Hekkie Budler won one of the most memorable fights in recent years in South Africa when he beat Simphiwe Khonco on points on Saturday night.
The WBA and IBO minimumweight champion won the battle at Emperors Palace near Kempton Park 117-111, 115-113 and 116-112, and immediately conceded it had been one of the hardest of his career.
Budler had to pull out all the stops to avoid a shock defeat such as the one the Springboks had suffered against Japan in their Rugby World Cup match earlier in the day.
Khonco produced an outstanding performance in a bout that was a credit to SA boxing and certainly the best of the year in South Africa so far.
In the end, Budler improved his professional record to 21-1, with nine wins inside the distance. Khonco’s fell to 16-5; 7, which does not show what an excellent fighter he is.
Budler came out of a close-quarters exchange in the second round with an ugly cut near his left eye and never stopped bleeding until after the result was announced.
Khonco, boasting an impressive six-pack, went about his business with growing confidence, showing the champion no respect and causing no little anxiety among Budler’s supporters, and in his corner too.
But a classy finish from the No 1 in the world in the division took Budler to a clear-cut victory.
Having lost four of his previous 19 fights, and fighting in Gauteng for the first time in his life, the 28-year-old fighter from the Eastern Cape was not expected to beat Budler but he came closer than most of the champion’s previous challengers.
The reassuring presence of veteran referee Stan Christodoulou contributed to the standard of the fight that screamed for a rematch.
The spectators also saw a classy performance from Paul Kamanga, who beat Jason Bedeman on points in a welterweight bout – 100-90 on one card and 99-91 on the two others.
Kamanga took control in the opening round and Bedeman, 26, had his work cut out to evade the overhand rights that kept flashing past his head.
The powerful Kamanga, who was born in the Democratic Republic of the Congo, also employed his left hook to good effect and had Bedeman in trouble in the third round.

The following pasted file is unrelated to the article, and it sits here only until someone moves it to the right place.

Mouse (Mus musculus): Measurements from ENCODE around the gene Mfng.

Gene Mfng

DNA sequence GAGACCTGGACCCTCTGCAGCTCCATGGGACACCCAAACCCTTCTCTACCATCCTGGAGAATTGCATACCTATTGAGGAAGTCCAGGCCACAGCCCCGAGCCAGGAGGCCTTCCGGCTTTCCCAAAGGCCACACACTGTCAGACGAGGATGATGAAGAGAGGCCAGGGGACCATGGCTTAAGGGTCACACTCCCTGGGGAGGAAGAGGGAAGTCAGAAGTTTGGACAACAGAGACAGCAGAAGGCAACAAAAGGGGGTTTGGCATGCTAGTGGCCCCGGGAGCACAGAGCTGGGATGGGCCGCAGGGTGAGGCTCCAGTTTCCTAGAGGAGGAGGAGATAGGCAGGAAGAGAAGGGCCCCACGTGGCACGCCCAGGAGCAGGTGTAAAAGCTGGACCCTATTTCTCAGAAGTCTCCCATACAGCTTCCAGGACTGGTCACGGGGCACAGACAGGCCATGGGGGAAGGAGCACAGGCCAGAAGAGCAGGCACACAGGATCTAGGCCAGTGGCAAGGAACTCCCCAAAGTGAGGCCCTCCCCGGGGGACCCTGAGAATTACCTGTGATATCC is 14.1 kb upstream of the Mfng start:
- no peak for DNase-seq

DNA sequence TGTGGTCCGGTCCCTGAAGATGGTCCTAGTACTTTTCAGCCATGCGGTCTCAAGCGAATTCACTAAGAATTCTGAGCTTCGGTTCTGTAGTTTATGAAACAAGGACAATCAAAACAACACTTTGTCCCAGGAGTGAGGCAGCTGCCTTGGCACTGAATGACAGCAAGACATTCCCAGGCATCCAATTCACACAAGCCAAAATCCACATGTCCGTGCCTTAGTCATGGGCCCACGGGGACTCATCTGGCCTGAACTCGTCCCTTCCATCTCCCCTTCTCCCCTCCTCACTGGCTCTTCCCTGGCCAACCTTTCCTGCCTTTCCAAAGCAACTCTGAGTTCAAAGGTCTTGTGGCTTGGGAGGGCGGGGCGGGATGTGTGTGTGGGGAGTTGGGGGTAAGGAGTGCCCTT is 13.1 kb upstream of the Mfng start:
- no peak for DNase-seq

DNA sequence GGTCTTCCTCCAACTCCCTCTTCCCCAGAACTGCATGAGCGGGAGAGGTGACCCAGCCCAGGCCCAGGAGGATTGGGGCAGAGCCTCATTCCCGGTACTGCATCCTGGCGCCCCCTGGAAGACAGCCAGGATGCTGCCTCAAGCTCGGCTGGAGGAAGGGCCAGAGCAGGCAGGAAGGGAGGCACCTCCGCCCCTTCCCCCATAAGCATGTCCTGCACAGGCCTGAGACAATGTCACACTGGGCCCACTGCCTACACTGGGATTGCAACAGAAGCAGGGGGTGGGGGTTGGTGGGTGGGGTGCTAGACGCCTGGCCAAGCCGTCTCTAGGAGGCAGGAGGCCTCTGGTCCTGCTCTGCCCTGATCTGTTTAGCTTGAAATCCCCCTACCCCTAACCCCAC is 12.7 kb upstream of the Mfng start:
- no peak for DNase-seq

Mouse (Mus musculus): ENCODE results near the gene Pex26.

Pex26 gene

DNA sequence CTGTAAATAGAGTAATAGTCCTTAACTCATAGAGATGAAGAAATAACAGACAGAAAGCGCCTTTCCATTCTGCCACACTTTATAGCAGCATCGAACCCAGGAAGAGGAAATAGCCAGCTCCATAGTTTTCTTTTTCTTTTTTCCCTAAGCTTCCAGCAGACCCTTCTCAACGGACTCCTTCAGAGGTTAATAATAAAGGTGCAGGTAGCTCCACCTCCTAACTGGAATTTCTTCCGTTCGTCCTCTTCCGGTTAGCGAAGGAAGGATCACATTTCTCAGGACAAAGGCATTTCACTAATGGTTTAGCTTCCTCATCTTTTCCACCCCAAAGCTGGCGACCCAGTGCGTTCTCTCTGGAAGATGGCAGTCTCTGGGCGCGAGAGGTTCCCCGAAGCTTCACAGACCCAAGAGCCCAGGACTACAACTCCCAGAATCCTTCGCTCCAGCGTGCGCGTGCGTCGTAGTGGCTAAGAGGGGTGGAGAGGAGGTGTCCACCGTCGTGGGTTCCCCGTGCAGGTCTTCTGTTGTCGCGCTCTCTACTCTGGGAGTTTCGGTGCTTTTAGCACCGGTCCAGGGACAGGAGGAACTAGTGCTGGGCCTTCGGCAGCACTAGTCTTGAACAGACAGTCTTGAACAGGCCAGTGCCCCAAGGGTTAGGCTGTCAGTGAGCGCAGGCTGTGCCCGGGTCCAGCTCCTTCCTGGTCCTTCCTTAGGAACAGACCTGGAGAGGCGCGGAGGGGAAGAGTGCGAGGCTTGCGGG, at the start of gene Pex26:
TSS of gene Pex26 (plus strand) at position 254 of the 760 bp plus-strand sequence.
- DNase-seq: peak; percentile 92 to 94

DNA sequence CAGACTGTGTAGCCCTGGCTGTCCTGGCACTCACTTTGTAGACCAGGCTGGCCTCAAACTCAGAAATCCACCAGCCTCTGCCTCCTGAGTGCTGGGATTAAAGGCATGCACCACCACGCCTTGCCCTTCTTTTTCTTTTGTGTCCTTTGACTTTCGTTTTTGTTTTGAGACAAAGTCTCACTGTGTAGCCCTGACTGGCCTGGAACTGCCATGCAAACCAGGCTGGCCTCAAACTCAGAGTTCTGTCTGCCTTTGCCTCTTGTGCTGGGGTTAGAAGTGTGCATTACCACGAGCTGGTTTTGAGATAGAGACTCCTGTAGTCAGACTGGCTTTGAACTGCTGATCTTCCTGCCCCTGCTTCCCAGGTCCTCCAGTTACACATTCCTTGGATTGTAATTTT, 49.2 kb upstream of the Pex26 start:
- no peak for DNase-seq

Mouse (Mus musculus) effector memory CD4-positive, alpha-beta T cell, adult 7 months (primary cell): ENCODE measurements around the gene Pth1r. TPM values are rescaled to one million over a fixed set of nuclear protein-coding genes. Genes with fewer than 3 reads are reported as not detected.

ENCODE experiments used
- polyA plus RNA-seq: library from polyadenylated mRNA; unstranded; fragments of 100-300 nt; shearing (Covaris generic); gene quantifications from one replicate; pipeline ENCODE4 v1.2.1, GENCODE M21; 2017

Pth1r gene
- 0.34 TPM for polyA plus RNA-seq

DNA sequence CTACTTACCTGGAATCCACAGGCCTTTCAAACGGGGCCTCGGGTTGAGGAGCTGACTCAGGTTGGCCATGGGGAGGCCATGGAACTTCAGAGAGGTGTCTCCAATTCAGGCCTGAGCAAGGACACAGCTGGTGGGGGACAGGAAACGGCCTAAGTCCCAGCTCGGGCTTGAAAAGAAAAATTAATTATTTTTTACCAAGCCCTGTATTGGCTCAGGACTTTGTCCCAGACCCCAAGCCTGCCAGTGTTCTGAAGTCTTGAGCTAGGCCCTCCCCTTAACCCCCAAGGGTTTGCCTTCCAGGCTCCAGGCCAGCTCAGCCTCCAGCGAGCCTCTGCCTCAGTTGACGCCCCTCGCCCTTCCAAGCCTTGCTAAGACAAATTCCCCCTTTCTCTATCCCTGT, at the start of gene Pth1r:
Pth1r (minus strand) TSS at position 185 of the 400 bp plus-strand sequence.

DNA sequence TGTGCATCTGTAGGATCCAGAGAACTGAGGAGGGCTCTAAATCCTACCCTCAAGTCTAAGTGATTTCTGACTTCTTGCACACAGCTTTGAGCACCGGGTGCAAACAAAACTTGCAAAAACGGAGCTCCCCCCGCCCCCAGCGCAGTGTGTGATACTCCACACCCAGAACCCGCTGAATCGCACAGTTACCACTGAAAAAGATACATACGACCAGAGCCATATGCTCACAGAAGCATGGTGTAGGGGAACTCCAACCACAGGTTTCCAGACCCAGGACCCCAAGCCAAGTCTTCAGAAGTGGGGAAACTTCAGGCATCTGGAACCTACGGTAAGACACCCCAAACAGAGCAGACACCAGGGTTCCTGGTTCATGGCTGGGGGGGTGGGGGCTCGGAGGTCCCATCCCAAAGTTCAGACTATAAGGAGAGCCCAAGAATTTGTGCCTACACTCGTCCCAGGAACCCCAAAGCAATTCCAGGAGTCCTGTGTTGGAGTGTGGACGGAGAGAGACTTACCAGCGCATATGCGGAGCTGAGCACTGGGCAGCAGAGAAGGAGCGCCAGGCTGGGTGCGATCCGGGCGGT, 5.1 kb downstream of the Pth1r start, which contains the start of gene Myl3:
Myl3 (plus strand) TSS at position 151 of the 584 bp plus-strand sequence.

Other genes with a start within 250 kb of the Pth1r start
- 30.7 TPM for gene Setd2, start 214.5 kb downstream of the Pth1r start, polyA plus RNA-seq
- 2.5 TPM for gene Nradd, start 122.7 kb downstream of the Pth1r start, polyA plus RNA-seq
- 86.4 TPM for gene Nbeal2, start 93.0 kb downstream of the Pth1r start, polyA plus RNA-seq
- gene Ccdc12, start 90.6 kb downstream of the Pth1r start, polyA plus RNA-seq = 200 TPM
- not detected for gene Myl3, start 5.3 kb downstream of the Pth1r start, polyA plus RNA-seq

Halfway through the bout Bedeman had not won a round and Kamanga refused to let him get into the fight, ignoring the occasional scoring blow that gave Bedeman’s supporters a little hope.
The 22-year-old Kamanga improved his record to 17-0, including eight wins inside the distance. Bedeman’s dropped to 18-3-3; 15.
Earlier, moments after Japan had scored a knockout try to beat South Africa in their World Cup rugby match in England, Ryno Liebenberg knocked out Makhosandile Zwengu in the second round to win the SA light-heavyweight title.
Zwengu realised he was at the wrong place at the wrong time when Liebenberg clipped him with a right to the top of the head and added a left that did not seem particularly damaging. Zwengu went down on his heels and decided to stay down until the referee had stopped counting.
The result, after two minutes six seconds into the second round, pushed the 30-year-old Liebenberg’s record to 17-2, including 11 wins inside the distance. Zwengu’s fell to 7-9.
There was a lot more entertainment in the catchweight bout between Thompson Mokwana and 21-year-old Roman Zhailauov, a Kazakh welterweight who had told the organisers his favourite music was Shosholoza.
Mokwana, who had been campaigning in the lightweight division, took more punches than his supporters appreciated but won on a split decision – 77-75 on two cards against 78-77 for the previously undefeated Zhailauov.
Zhailauov had won nine of his previous 15 fights inside the distance but was unable to knock the South African down. Mokwana has now won 21 fights, lost ten and drawn one.